Those insisting the effectiveness of baptism is dependent upon faith (Credo- baptists), presume they can know whether an individual has saving faith or not.  The only thing we can know about another is whether he offers a credible profession of faith, not whether he has true saving faith.

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9 years ago  ::  Jun 26, 2009 - 5:47PM #3
Posts: 959

Cal, it's good to find you here again, or should I say, still here?

I understand that there are many people, and denominations, who consider infant baptism the N. T. version of circumcision. What I do see as strange, is that the same people who consider it a must to baptize infants because in the O. T. infants were circumcised, don't find keeping the 4th commandment binding to us today. When Jesus was baptized, He made it clear that He did it to give us an example to follow. I can see a good reason why God had His people circumcise their infants: that's the sign He chose for His people, but when the procedure is done on adult males, it disables them for a while, and back then, it is obvious that adult males needed to be in shape to take care of the people, and sometimes to go into battle, whereas if done to infants, the procedure heals very quickly, and besides, infants don't have responsibilities.  However, the way I understand baptism, it is meant for people old enough to know the meaning of it, and to make this kind of decision. When Jesus gave the Great Commission, He said to teach, then baptize and disciple.

I'm not trying to start an argument here, just pointing out something that seems illogical to me. Smile But then, you probably remember me, I'm still passionate about obedience in all things.


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9 years ago  ::  Jul 21, 2009 - 3:27PM #4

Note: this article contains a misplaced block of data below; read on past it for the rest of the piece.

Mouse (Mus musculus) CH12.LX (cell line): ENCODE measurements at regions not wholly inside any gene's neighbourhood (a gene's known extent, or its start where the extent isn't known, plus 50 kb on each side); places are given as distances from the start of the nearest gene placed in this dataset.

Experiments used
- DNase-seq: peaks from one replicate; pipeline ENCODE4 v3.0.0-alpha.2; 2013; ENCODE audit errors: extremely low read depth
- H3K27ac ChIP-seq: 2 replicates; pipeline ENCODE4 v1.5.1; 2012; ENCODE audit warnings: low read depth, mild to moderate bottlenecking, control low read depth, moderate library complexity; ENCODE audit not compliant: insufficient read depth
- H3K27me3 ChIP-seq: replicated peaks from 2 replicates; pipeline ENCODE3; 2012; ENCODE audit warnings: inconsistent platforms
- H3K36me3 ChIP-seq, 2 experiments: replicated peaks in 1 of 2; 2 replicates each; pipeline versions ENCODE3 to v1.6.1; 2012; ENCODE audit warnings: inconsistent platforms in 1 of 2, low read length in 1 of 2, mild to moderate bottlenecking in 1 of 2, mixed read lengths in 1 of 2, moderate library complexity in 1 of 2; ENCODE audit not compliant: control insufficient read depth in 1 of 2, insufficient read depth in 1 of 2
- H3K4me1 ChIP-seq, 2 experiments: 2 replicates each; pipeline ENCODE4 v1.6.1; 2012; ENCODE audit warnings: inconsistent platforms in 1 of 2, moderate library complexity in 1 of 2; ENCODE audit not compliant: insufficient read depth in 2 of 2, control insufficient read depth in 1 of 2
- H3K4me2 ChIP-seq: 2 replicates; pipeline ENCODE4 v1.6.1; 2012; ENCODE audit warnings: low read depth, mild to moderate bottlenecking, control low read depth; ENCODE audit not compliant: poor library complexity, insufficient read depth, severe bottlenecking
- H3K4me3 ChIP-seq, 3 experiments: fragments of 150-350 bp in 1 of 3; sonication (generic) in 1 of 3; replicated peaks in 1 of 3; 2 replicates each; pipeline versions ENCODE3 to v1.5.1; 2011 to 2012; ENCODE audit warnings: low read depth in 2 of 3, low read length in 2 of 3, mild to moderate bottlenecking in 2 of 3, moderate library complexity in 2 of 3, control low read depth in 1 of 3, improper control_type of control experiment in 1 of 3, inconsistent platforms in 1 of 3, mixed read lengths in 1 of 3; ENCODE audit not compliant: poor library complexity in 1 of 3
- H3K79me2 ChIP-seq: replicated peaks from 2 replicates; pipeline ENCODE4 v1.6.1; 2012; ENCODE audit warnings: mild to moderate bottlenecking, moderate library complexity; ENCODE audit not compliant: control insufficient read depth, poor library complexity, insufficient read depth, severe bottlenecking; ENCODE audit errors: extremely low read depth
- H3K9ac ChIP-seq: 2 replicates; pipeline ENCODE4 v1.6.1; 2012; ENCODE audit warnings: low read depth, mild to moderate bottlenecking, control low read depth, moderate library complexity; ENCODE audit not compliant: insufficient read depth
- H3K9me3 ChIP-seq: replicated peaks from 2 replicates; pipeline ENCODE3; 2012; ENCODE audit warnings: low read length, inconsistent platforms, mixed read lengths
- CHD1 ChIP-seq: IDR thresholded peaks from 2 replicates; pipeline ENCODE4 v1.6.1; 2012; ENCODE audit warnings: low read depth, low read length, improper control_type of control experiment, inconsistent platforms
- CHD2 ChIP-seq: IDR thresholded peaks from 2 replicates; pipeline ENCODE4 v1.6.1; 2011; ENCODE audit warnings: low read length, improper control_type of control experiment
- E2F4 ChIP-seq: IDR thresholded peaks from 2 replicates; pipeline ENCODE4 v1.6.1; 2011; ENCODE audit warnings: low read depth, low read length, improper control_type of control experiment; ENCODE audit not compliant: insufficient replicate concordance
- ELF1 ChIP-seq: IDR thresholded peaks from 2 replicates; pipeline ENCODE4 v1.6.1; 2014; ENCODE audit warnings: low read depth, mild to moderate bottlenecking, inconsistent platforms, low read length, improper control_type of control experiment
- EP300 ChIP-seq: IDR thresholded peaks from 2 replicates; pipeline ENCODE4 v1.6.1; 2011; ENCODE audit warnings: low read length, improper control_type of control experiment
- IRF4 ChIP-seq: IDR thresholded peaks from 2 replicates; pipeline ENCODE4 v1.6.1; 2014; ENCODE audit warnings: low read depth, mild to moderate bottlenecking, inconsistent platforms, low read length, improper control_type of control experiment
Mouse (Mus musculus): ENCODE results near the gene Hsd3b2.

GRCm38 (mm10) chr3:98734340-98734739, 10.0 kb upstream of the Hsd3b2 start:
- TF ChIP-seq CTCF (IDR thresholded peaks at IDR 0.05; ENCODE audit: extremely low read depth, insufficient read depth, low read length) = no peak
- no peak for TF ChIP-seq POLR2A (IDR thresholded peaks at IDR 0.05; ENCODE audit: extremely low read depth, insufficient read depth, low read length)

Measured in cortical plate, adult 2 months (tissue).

Posts: 330

People don't choose God; God elects, effectually calls and enables his people to believe and trust in his promises in Jesus.

One of those promises is to be God to the seed of believers after them (Gen. 17:7). God's covenant is not just with adults, but also with their children.  Neglecting to confer the sign of the covenant is a serious sin (Ex. 4:24-26).

Jesus said, "Of such is the kingdom of God" (Mk. 10:14).  What is the Kingdom spoken of here?

Confessional, Reformed Paedo-baptists do not neglect the 4th Commandment.  See the Westminster Confession and Catechisms.  That also is a sign of covenant relationship with God.

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8 years ago  ::  Aug 26, 2010 - 7:38PM #5
Posts: 1

Hello all!  I was raised Baptist but am investigating Presbyterianism.  Can someone explain to me the belief that baptism is the sign of the covenant between God and the children of believers?  I'm sorry; this is all very new to me!  Do you consider it a sin to not baptize your babies?  What Scripture supports this?

Thank you!

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8 years ago  ::  Aug 30, 2010 - 8:34PM #6
Posts: 330

Reformed and Presbyterians see baptism as functioning as circumcision. The Exodus passage cited above shows God’s anger with Moses for neglecting to circumcise his son.

Find the Westminster Standards (Confession of Faith, Larger and Shorter Catechisms), available on line or in print, to find what Presbyterians historically believed about baptism.

Write me privately if I can answer any questions. Or, post them here; but I don’t check this site very often anymore.